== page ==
One Name That Will Greatly Affect Summer Oil Prices
Hmmm… As we write, the day is young, but we’re already anticipating an exercise in Orwellian “Newspeak” coming from Washington soon…
You and I and even The New York Times would call it a coup. But not the U.S government. That’s because the Pentagon has deep ties with the Thai military. Under U.S. law, labeling the event a coup would require suspending U.S. aid. Can’t have that.
Last year, the White House said straight up it was “not in the best interests” of the U.S. government to notice a coup had taken place in Egypt. So there.
Ditto in Libya — where an attempted coup has been going down all week.
“Coup” might indeed be too strong a word in this case. It presumes the existence of a functioning nation-state that can be overthrown in the first place. That hasn’t existed since the White House decided to take out Col. Gaddafi in March 2011.
When she was still secretary of state, Hillary Clinton justified that decision by saying, “First the Tunisians kicked out Ben Ali, then the Egyptians removed Mubarak. All our bought-and-paid-for dictators were dropping like flies, and we were starting to look like the bad guys in the Arab Spring. We had to do something to change perceptions.”
OK, those weren’t her actual words. But the implication was clear when she said, “Fundamentally, there is a right side of history. We want to be on it.”
Fast-forward to the present and a “rogue general” named Khalifa Hifter has carried out attacks in Tripoli and Benghazi, taking control of the parliament building on Sunday.
Gen. Hifter is an — um — interesting character.
He was once one of Gaddafi’s top officers until he switched to the opposition in the late 1980s. In the early ’90s, he moved to Virginia — practically within spitting distance of CIA headquarters in Langley. A self-described lifelong friend told McClatchy Newspapers he wasn’t sure how Hifter supported himself.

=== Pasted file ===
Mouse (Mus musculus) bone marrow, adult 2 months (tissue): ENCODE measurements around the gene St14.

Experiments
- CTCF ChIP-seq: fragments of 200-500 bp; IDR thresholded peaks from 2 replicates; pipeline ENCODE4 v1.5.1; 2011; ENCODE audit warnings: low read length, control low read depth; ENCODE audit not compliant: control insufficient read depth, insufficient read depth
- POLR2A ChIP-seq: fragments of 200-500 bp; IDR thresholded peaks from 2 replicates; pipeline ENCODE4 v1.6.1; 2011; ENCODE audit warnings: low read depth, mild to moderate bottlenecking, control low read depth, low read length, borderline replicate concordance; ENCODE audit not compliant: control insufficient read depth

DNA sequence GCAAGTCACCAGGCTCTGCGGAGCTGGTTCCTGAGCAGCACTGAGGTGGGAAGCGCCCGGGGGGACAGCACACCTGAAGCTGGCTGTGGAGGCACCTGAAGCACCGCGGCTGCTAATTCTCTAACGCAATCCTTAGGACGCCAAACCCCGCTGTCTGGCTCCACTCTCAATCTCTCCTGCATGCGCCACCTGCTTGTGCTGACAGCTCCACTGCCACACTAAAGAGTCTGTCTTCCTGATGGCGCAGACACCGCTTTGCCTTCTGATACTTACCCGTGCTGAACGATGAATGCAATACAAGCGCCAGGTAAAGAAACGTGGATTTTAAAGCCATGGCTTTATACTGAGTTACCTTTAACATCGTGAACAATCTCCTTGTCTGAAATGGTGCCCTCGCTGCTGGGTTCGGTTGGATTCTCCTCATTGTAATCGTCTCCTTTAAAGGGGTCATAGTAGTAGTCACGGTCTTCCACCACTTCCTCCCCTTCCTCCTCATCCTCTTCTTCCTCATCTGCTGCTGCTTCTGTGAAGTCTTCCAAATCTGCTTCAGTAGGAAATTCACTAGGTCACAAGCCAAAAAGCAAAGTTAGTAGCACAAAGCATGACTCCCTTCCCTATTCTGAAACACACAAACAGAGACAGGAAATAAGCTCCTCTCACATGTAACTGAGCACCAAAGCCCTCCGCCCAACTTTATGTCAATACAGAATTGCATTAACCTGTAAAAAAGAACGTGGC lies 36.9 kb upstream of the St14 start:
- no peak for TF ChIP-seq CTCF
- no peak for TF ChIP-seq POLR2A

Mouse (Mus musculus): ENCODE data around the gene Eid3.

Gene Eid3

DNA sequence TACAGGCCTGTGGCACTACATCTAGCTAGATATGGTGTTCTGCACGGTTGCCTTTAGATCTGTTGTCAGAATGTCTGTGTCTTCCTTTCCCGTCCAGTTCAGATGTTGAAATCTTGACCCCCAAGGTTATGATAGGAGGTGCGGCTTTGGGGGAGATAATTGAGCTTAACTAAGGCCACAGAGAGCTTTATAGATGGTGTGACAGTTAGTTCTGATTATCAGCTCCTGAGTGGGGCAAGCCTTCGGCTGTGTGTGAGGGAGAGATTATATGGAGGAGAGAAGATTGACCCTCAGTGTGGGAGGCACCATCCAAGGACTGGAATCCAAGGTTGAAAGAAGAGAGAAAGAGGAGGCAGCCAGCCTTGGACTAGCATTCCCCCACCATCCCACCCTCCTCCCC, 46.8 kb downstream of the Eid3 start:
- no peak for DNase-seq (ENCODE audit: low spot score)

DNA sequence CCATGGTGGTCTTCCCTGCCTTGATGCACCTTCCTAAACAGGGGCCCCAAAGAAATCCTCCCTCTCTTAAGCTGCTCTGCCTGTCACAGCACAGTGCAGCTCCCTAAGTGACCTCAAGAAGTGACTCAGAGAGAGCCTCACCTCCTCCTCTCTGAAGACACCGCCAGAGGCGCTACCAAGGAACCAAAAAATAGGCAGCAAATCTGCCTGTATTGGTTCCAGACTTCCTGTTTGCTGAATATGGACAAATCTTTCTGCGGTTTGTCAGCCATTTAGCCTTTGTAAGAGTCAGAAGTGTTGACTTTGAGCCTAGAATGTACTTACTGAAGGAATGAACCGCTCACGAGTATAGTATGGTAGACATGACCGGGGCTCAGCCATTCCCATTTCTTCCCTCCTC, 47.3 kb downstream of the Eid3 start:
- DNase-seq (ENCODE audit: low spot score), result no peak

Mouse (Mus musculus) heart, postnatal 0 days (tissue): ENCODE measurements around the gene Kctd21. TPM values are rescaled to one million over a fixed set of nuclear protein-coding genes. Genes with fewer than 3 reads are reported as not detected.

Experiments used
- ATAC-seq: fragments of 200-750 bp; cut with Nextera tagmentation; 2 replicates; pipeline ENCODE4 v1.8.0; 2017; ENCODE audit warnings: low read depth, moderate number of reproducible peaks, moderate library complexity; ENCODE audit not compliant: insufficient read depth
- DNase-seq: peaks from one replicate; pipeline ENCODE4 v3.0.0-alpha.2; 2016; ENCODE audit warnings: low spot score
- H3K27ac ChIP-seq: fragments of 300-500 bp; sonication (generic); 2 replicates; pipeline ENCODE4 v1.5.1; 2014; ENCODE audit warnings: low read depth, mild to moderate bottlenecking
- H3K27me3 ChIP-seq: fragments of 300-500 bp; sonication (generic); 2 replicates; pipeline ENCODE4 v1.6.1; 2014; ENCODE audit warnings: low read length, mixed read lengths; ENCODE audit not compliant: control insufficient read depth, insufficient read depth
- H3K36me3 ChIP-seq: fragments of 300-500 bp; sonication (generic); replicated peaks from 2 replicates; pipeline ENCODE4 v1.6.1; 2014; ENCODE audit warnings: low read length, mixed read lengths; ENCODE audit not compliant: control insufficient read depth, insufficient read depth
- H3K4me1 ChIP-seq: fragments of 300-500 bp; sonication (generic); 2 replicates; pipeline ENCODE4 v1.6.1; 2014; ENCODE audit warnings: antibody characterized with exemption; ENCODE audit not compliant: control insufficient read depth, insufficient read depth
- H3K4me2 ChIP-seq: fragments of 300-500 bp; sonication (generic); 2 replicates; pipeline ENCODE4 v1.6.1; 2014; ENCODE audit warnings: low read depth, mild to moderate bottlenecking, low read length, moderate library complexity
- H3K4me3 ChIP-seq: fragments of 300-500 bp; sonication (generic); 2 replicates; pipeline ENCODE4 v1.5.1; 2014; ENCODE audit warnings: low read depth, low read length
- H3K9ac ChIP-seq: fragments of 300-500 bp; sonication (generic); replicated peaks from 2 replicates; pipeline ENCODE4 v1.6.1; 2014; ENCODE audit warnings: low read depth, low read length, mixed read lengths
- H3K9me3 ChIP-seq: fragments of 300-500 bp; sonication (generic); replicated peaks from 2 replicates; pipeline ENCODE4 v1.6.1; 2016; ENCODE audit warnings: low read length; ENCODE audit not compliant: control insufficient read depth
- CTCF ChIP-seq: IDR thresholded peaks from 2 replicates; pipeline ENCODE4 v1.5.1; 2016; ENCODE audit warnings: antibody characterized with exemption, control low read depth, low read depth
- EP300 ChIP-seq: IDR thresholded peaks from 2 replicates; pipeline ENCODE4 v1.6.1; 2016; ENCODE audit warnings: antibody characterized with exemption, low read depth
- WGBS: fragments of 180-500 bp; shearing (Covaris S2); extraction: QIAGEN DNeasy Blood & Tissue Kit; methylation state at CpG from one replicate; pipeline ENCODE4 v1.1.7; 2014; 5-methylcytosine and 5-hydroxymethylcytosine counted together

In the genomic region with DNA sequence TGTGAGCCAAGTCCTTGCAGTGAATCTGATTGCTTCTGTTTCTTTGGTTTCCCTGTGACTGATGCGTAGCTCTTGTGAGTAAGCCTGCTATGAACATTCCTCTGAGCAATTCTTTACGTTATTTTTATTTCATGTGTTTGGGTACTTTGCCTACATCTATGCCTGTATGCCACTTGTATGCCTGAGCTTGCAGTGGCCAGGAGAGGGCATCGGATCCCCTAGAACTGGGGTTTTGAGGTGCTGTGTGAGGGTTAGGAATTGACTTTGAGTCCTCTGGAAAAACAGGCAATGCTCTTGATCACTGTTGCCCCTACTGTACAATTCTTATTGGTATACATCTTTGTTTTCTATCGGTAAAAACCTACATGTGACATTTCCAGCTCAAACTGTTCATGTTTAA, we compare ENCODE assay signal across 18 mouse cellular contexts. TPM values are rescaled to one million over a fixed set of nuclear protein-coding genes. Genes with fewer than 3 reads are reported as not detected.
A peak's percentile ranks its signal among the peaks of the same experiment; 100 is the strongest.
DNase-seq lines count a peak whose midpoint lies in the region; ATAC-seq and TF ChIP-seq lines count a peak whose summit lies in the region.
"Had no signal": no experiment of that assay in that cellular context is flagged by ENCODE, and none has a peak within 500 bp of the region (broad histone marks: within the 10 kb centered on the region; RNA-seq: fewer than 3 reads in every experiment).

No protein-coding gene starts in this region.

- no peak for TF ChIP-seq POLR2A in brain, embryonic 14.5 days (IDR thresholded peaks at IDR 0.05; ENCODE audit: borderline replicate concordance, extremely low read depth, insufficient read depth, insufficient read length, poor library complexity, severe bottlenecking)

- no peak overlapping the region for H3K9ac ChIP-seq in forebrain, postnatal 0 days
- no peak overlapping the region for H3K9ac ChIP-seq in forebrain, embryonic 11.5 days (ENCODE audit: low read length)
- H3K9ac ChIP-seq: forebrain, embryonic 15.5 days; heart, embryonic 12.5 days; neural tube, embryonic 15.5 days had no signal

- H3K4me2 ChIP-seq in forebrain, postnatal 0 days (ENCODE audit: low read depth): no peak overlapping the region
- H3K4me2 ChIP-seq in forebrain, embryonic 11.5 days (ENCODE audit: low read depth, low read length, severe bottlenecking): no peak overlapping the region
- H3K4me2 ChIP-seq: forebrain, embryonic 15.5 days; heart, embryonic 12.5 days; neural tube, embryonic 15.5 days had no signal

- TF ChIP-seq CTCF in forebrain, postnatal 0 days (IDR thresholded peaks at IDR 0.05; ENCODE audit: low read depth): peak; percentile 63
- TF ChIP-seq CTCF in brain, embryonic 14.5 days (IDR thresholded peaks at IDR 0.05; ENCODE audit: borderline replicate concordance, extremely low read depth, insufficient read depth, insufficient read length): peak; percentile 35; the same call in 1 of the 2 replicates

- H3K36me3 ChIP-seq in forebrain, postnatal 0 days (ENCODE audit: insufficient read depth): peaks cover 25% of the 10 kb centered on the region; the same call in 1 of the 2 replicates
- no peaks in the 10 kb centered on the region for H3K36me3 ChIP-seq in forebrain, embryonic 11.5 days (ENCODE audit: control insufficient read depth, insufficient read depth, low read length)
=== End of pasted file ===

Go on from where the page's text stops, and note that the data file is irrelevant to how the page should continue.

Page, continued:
Once the operation to remove Gaddafi was underway in 2011, Hifter returned to Libya — declaring himself one of the rebel leaders. The rebels have been fighting among themselves ever since.
Officially, “we do not condone or support” Hifter, said a State Department flunky on Monday.
The Pentagon dispatched 250 Marines to Sicily even before Hifter’s forces took over the parliament building last weekend — ostensibly in case the U.S. Embassy needs to be evacuated.
“At current rates, Libya is exporting 220,000 barrels of oil per day,” says Matt Insley of Real Wealth Trader, bringing us around to the investment implications.
That number is one-fifth of Libya’s total export capacity of 1.2 million barrels per day. Fortunately, the wells and the pipelines remain mostly intact.
For now anyway. “If things go bad (and let’s be honest, it looks like we’re headed that way), exports could grind to a complete halt and oil infrastructure could be completely wiped out,” says Matt.
“It takes only a few rocket-propelled grenades or improvised explosives to wipe out millions of dollars of oil infrastructure — processing plants, loading facilities, pipelines, etc. And those things don’t get built overnight.
“The market looks to be pricing in a long-term conflict and potential total loss of Libyan crude oil. That’s why we’re seeing stubbornly high prices — currently perched at $103.”
“And it’s not just Libyan oil disruptions having an effect on the market,” Matt reminds us…
- Production growth in Iraq is slowing to a near crawl
- Sanctions remain in place against Iran while nuclear talks with Western powers are underway
- Nigeria is in turmoil, facing the “worst oil crisis in five years,” according to the Financial Times.
“When you add in Iraq, Iran and Nigeria,” says Matt, “we’re looking at 3 million barrels per day in ‘disrupted’ oil production. That’s a lot of oil off the world market.”
Meanwhile in OPEC’s leading producer Saudi Arabia, the princes are engaged in a power struggle. King Abdullah turns 90 this year. He might not have one foot in the grave… but a banana peel was recently seen in his immediate vicinity.
“You probably know where I’m going with this,” says Matt.
“It is a godsend that while havoc slowly rises in the Middle East, the U.S. has seen massive production growth to the tune of some 3 million barrels per day, helping to ameliorate any global oil pinch due to Middle East disruptions.”
And if Saudi Arabia blows up too? “That would be much to the dismay of oil buyers the world over, but much to the delight of well-run U.S. oil producers.”
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